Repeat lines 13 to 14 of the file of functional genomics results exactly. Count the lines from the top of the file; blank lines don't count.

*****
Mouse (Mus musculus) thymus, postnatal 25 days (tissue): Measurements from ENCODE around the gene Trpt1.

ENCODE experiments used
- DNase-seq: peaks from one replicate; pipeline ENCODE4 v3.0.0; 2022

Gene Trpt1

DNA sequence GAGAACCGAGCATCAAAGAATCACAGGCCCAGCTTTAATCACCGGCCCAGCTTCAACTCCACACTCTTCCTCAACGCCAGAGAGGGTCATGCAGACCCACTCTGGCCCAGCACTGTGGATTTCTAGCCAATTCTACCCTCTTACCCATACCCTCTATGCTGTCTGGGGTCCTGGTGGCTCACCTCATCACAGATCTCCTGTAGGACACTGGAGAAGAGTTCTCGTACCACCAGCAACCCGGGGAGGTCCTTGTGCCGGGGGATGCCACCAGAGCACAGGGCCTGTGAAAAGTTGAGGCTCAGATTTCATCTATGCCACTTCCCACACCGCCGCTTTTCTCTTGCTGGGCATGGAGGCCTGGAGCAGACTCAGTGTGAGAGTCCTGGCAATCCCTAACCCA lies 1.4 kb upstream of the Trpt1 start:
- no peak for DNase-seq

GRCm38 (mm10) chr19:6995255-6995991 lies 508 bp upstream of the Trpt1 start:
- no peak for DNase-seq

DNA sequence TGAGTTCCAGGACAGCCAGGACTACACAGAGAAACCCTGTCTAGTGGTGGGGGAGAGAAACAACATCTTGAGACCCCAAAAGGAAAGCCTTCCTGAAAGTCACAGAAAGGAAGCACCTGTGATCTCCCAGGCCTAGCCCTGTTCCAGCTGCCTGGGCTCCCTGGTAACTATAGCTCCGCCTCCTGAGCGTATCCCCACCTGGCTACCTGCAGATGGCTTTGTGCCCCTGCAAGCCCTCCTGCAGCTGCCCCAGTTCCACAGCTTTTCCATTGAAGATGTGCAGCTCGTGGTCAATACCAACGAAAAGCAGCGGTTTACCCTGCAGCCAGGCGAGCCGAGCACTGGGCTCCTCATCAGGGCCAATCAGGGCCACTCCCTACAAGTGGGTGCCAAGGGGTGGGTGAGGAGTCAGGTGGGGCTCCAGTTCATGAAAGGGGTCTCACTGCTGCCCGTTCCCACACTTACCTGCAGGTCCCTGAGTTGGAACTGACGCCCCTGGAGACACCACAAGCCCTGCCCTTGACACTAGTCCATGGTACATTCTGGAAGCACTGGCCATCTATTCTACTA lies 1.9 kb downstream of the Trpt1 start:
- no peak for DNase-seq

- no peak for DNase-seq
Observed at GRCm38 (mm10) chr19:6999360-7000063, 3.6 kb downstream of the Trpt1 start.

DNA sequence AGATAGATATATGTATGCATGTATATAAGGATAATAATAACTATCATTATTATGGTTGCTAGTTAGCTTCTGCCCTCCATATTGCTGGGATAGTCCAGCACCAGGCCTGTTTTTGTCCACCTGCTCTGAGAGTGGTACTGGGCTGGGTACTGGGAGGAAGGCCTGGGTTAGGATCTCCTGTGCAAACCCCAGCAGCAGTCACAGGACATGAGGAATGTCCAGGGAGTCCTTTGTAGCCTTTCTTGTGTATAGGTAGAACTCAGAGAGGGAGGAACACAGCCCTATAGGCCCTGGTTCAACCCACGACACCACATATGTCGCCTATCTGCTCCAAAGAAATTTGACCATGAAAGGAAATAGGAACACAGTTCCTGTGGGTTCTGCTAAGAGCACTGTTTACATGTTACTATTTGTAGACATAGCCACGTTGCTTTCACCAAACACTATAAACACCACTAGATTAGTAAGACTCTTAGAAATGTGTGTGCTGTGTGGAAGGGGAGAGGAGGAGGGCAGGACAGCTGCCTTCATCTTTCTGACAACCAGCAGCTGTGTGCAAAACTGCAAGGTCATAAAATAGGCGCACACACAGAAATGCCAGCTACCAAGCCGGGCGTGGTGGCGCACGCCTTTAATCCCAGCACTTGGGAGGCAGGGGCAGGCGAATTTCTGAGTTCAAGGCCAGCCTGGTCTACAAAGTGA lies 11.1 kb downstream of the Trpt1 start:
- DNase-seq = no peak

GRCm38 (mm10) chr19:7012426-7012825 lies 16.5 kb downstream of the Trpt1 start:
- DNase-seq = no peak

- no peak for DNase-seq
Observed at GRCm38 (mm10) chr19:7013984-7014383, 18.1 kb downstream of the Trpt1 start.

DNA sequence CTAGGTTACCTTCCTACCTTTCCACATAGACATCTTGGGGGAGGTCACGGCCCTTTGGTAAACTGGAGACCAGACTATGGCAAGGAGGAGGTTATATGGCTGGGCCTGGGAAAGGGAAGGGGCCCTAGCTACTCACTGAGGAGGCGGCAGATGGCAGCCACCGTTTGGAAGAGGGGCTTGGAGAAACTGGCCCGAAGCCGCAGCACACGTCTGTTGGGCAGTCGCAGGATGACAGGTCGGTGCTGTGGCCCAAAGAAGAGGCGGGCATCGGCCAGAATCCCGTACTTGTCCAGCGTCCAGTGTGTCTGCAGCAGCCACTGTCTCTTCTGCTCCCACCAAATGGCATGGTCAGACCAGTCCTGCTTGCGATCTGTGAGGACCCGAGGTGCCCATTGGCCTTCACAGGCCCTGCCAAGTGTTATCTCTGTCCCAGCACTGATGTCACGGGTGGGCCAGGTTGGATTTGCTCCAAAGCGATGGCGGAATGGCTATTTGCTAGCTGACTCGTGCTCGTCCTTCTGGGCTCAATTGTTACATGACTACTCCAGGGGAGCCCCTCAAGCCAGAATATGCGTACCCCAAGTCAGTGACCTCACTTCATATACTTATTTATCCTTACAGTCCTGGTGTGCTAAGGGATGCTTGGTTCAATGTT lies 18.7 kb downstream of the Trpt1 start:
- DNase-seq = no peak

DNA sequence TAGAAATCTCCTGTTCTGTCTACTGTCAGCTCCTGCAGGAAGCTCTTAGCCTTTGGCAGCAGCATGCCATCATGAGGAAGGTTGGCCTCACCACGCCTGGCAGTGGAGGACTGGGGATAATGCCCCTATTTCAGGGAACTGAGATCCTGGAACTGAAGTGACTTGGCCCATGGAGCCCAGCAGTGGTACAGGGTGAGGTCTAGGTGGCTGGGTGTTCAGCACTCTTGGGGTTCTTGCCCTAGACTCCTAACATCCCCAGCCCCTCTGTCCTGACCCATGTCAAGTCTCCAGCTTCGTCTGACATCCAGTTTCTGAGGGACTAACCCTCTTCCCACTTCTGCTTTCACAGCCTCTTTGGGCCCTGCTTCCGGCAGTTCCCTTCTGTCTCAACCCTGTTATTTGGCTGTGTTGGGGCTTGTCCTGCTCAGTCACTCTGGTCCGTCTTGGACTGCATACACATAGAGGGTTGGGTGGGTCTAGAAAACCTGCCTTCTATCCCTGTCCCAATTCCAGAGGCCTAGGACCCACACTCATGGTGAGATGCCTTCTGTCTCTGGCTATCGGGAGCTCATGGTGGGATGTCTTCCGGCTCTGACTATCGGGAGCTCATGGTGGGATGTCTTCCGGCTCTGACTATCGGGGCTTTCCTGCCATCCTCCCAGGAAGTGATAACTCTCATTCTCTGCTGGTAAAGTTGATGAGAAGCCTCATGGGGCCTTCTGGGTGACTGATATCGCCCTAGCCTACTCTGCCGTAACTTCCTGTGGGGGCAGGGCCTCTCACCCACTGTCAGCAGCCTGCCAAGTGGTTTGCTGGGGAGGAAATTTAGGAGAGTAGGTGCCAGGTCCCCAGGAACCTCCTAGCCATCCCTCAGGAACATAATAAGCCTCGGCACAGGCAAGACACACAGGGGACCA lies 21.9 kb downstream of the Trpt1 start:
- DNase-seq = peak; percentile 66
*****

DNA sequence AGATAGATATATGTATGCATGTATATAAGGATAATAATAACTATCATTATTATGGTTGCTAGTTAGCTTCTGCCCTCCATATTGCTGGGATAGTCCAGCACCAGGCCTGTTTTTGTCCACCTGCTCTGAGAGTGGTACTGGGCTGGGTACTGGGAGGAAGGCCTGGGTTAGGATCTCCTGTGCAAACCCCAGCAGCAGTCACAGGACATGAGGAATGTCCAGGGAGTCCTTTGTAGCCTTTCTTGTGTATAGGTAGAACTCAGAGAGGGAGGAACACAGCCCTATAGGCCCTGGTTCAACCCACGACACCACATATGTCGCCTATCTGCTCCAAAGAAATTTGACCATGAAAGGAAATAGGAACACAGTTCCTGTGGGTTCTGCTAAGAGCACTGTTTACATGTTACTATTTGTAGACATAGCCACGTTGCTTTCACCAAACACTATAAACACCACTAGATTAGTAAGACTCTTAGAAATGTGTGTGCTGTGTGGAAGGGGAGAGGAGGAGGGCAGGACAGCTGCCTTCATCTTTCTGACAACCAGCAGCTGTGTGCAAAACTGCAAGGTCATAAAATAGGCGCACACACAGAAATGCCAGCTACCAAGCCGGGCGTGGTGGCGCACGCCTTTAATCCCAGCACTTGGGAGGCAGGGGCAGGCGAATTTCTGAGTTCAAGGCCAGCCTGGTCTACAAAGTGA lies 11.1 kb downstream of the Trpt1 start:
- DNase-seq = no peak